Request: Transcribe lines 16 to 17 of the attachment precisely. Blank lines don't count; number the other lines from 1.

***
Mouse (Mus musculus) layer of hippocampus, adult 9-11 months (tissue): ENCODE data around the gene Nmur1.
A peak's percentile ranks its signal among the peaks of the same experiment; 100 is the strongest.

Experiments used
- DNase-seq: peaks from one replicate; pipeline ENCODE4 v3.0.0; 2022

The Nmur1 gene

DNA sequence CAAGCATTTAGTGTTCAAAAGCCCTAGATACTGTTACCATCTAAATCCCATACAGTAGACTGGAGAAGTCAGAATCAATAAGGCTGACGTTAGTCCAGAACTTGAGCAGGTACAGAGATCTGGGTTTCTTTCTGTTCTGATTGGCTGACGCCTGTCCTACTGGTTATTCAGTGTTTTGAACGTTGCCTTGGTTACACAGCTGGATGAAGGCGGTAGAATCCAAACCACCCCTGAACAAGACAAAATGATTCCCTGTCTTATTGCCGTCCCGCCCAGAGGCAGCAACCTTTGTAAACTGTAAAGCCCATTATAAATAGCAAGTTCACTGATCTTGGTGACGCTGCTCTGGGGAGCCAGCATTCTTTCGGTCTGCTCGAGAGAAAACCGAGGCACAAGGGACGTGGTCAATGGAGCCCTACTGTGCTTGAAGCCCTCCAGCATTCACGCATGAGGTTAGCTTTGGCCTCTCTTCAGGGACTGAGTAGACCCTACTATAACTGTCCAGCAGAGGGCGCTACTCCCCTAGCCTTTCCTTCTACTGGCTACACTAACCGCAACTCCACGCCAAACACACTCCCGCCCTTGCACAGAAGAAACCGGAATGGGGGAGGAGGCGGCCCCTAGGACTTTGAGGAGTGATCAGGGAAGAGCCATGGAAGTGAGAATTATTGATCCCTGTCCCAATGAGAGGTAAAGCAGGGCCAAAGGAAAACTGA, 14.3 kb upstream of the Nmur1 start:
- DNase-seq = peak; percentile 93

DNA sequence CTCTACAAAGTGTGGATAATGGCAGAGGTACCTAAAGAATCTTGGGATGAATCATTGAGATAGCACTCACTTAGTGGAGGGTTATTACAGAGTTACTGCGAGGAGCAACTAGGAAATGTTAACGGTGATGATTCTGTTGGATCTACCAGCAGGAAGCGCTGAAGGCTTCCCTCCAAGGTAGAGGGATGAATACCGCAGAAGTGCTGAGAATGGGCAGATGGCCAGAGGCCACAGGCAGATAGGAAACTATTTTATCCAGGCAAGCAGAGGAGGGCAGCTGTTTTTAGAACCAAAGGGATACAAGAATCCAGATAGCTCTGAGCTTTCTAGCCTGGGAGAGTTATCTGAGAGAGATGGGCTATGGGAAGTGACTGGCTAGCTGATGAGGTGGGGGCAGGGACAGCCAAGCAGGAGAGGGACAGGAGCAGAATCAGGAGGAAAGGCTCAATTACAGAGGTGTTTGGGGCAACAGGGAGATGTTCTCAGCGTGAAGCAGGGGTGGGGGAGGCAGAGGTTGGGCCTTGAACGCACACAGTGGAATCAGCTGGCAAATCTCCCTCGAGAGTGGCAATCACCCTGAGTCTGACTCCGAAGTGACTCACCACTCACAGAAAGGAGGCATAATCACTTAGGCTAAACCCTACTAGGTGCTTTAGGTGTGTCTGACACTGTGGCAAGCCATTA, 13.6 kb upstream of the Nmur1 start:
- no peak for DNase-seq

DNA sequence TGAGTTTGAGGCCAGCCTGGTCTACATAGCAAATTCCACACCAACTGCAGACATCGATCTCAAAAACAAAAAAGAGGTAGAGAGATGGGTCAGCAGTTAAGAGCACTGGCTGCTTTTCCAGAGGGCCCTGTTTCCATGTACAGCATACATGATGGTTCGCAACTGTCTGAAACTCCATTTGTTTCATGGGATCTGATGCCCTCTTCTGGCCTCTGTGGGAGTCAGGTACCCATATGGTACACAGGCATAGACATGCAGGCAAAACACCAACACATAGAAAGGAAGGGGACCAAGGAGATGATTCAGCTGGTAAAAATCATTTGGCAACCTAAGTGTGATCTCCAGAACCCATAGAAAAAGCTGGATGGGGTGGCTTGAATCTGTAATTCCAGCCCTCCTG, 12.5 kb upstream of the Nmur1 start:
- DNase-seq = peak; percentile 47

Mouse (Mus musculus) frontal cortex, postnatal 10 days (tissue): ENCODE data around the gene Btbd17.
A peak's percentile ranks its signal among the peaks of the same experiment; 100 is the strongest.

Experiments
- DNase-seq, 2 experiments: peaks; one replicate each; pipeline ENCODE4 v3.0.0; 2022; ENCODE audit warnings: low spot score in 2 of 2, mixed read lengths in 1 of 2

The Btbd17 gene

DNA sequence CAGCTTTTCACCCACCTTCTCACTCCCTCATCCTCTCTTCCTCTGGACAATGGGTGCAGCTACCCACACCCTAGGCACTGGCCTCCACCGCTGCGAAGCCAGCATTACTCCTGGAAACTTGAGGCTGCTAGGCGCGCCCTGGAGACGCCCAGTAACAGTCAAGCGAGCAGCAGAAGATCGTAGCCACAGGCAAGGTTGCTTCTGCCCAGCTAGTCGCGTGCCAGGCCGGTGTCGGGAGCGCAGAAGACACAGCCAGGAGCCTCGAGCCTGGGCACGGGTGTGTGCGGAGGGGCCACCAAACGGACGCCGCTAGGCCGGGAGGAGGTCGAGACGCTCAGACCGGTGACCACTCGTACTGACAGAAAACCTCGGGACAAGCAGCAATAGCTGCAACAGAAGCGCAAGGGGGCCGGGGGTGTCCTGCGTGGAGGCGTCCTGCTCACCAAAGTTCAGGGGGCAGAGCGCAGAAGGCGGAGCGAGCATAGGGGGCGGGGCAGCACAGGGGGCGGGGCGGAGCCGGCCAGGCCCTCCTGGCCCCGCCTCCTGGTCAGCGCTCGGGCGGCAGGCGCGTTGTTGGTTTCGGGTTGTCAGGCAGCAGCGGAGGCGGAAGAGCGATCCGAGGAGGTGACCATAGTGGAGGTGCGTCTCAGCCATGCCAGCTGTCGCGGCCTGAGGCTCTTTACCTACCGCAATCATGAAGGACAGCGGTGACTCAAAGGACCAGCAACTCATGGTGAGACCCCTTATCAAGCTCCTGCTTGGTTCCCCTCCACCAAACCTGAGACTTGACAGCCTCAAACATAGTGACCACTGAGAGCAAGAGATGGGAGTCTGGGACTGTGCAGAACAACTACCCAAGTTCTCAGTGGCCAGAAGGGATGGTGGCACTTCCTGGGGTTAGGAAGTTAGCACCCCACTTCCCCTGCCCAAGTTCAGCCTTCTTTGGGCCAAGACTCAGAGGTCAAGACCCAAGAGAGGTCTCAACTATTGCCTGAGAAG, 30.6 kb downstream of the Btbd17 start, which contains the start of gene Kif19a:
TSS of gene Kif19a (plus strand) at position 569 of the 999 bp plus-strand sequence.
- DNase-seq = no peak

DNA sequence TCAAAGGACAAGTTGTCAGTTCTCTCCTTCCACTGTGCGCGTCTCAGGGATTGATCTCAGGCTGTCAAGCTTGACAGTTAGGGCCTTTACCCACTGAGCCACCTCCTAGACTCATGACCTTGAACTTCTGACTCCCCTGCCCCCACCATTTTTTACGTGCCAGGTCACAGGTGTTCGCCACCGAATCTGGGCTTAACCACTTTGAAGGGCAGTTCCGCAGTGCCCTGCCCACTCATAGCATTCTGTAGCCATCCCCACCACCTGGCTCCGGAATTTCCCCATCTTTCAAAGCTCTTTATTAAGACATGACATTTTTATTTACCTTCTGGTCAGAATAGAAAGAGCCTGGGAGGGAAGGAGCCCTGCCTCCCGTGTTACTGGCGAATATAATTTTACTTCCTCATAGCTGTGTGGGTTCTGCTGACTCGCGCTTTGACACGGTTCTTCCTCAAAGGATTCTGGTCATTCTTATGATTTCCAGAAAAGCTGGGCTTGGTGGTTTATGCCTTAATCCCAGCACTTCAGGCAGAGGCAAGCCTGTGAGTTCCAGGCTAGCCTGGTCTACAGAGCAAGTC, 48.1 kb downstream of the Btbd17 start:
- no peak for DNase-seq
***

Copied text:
The Btbd17 gene

DNA sequence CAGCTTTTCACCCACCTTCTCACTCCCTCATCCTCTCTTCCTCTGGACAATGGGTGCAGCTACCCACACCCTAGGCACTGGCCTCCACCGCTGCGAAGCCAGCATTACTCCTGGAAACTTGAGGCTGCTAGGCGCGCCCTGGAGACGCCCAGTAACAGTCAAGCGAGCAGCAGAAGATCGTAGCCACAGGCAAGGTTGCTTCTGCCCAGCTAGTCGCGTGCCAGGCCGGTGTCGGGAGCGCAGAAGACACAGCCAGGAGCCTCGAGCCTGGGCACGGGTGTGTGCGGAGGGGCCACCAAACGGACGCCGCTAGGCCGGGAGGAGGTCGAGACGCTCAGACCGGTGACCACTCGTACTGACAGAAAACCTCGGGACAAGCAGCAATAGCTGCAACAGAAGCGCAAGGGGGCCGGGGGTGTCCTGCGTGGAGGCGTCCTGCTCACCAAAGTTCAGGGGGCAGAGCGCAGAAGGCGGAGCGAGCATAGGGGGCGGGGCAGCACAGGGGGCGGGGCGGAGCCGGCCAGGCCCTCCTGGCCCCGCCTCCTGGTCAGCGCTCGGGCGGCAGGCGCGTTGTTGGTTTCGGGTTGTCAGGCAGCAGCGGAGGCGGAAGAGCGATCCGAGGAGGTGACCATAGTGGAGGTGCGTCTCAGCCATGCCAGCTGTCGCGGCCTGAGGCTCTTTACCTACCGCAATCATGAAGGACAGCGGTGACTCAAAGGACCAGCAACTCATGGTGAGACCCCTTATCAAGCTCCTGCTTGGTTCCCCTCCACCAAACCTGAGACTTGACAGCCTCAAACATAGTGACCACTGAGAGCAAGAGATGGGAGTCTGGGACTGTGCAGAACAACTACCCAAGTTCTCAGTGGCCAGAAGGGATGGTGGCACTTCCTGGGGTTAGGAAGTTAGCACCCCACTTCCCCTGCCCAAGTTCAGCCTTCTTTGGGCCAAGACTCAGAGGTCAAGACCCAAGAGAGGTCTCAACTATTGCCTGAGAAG, 30.6 kb downstream of the Btbd17 start, which contains the start of gene Kif19a: